I’m just back from the High-Level Forum on Europe and Africa, which took place in Vienna. Hats off to the Austrian Presidency for bringing together African and European leaders, major global companies, innovation champions and start-ups.
From FinTech and start-ups, to e-government and e-commerce, we discussed how digitalisation can be a powerful engine of sustainable development and inclusive growth in Africa. Under the new Africa-EU Alliance launched in September by President Juncker, we continue to look for ways of building a true and fair partnership based on mutual economic interest. Digital is one example of many areas of cooperation where Europe and Africa are becoming stronger partners.
Sometimes it’s as simple as what an internet connection can do for education. In Africa, student numbers in undergraduate programmes will double or triple in the next decades. Building universities alone will not keep up with demographics. An internet connection however can be the gateway to e-learning and digital classrooms. It can make all the difference on whether or not the next generation gets an education.
I am also convinced that digital solutions can go a long way in helping to feed Africa and the world. Agricultural productivity will have to double by 2030 - and double again by 2050 - to meet SDG2 on food security. But to achieve that level of productivity, we will have to harness all the tools at our disposal, including digital tools. Solutions like mobile banking and alert warning for weather disasters can make lives easier for smallholder farmers. They can also help bridge the rural-urban divide, create rural job opportunities and make farming attractive to young people.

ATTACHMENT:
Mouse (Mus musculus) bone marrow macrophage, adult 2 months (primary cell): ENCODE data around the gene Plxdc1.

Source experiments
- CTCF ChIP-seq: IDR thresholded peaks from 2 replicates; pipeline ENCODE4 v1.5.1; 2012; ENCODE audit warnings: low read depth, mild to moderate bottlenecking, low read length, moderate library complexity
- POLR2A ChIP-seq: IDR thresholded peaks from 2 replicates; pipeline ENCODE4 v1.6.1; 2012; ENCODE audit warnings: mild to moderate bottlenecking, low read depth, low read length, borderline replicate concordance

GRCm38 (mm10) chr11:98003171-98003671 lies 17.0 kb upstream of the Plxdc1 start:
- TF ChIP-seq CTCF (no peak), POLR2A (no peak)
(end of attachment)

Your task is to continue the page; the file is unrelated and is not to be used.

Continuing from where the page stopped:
Last February, Commissioner Hogan and I launched a Task Force on Rural Africa to strengthen Europe’s partnership with Africa on agriculture. It was enlightening to hear this Taskforce’s recommendations during one of the panel sessions. This was the very time we heard from an external group of African and European experts on agriculture and agri-food.
I was also delighted to be able to launch the Digital Economy Task Force, which will bring together leaders and experts from both continents for the sake of pan-African digital integration. This Digital Economy Task Force will be critical to breathing life into our new strategic EU-Africa Alliance.
This was one of my last events before taking a break for the Christmas holidays. As we wrap up 2018, it’s a good time to reflect on all the work done over the past twelve months. It’s been a year of highs and lows, with some set-backs, but many more achievements. But when we come together, strong and united, we edge closer to solving some of the most pressing challenges of our time. I am confident that Africa and Europe will continue this journey into the 21st Century, as mutual partners, in a safer, more stable and more sustainable world.